Frequent items in streaming data: An experimental evaluation of the state-of-the-art

Nishad Manerikar, Themis Palpanas
<span title="">2009</span> <i title="Elsevier BV"> <a target="_blank" rel="noopener" href="https://fatcat.wiki/container/ueo4clepdnbdzhqnuojj57edri" style="color: black;">Data &amp; Knowledge Engineering</a> </i> &nbsp;
The problem of detecting frequent items in streaming data is relevant to many different applications across many domains. Several algorithms, diverse in nature, have been proposed in the literature for the solution of the above problem. In this paper, we review these algorithms, and we present the results of the first extensive comparative experimental study of the most prominent algorithms in the literature. The algorithms were comprehensively tested using a common test framework on several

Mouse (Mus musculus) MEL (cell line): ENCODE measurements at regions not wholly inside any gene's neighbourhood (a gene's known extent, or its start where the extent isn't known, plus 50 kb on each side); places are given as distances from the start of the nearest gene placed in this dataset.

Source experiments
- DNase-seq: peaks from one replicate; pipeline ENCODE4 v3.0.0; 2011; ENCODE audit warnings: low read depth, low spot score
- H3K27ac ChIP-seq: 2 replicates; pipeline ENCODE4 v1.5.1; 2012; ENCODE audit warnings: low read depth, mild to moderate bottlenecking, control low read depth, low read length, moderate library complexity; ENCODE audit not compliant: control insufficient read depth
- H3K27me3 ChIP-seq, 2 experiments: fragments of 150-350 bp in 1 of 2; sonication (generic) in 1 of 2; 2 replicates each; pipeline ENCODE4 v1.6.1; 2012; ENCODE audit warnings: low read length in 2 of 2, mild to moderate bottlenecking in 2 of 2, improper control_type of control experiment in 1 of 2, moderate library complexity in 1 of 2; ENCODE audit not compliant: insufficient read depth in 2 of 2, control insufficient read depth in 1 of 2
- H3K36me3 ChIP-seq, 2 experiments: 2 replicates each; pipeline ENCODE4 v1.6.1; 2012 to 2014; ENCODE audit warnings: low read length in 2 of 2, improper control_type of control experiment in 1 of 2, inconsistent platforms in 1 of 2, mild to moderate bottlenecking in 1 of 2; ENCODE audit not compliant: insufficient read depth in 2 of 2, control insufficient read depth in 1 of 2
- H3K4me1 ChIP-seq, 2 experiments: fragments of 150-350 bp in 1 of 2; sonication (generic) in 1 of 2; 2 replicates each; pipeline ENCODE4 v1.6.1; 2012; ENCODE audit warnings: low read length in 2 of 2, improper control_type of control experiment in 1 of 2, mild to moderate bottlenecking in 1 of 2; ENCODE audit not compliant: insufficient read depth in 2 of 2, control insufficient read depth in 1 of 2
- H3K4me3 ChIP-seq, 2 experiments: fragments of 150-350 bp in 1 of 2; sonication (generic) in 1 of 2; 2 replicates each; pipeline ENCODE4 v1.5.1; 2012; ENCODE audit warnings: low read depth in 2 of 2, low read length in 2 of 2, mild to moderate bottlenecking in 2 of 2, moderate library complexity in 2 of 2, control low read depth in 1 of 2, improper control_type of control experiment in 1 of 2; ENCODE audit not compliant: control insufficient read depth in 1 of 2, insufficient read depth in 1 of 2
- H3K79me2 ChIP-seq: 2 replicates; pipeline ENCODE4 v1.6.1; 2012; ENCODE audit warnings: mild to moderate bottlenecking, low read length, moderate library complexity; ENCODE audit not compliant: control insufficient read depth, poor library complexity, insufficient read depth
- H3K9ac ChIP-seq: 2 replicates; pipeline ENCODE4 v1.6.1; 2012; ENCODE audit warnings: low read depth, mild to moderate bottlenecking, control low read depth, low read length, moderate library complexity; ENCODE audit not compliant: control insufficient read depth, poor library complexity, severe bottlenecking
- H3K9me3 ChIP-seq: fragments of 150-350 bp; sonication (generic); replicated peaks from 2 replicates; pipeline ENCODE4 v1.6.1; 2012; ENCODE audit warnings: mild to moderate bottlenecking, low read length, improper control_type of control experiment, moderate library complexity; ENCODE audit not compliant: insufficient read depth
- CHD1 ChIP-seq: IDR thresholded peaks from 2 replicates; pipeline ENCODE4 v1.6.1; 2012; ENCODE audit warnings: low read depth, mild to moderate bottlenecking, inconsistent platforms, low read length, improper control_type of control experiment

more &raquo; ... l and synthetic datasets. Their performance with respect to the different parameters (i.e., parameters intrinsic to the algorithms, and data related parameters) was studied. We report the results, and insights gained through these experiments. Introduction Over the past few years, there has been a substantial increase in the volume of data generated and the rate at which these data are generated by various applications. These two factors render the traditional store first and process later data analysis approach obsolete for several applications across many domains. Instead, a growing number of applications relies on the new paradigm of streaming data processing [24, 2, 25]. Consequently, the area of data stream mining has received considerable attention in the recent years. An important problem in data stream mining is that of finding frequent items in the stream. This problem finds applications across several domains [14, 16, 13] , such as financial systems, web traffic monitoring, internet advertising, retail and e-business. Furthermore, it serves as the basis for the solution of other relevant problems, like identifying frequent itemsets [22] and recent frequent items [27] . A common requirement in these settings is to identify frequent items in real time with a limited amount of memory, usually orders of 1 magnitude less than the size of the problem. Several novel algorithms have been proposed in the literature to tackle this problem. There are generally two approaches: counter-based methods, and sketch-based methods. Counter-based algorithms maintain counters for a fixed number of elements of the stream, and only this limited number of elements is monitored. If an item arrives in the stream that is monitored, the associated counter is incremented, else the algorithm decides whether to discard the item or reassign an existing counter to this item. The prominent counterbased algorithms include Sticky Sampling and Lossy Counting (LC) [22], Frequent (Freq) [19, 17], and Space-Saving (SS) [23]. The other approach is to maintain a sketch of the data stream, using techniques such as hashing, to map items to a reduced set of counters. Sketch-based techniques maintain approximate frequency counts of all elements in the stream, and they can also support deletions. As such, these algorithms are much more flexible than the counter-based methods. The prominent sketch-based algorithms include CountSketch 1 (CCFC) [6], GroupTest (CGT) [10], Count Min-Sketch (CM) [9], and hCount (hC) [18]. Although similar in some aspects, each algorithm has its own characteristics and peculiarities. As far as we are aware, there has not been a comprehensive comparative study of all these algorithms 2 . In this paper, we independently compare all approaches, using a common test framework and a common set of synthetic and real datasets, the real datasets coming from such diverse domains as retail, web blogs, and space measurements. It is interesting to note that several of the previous studies have not reported results on real datasets. This work represents a comprehensive set of experiments that provide statistically robust indicators of performance under a broad range of operating conditions. Moreover, we make sure that the results of our experiments are completely reproducible. Therefore, we make publicly available the source code for all the algorithms used in our experiments, as well as the datasets upon which we tested them [26]. In summary, in this work we make the following contributions. • We evaluate the performance of the most prominent algorithms proposed in the literature for the problem of identifying frequent items in data streams. We compare the performance of these algorithms along several different dimensions, using a common and fair test framework. • In our experimental framework, we use the most extensive and diverse set of synthetic and real datasets that has been employed in the related literature. 1 We refer to the CountSketch algorithm as CCFC, after the authors' initials, to avoid confusion with the Count Min-Sketch algorithm. 2 In parallel (and independently) to our work, another study explored the performance of frequent items algorithms [8] . In our work, we use a much wider variety of real datasets for conducting the experiments. The overall results of both studies are similar. [26] Source Code, Datasets, and Additional Experimental Results.
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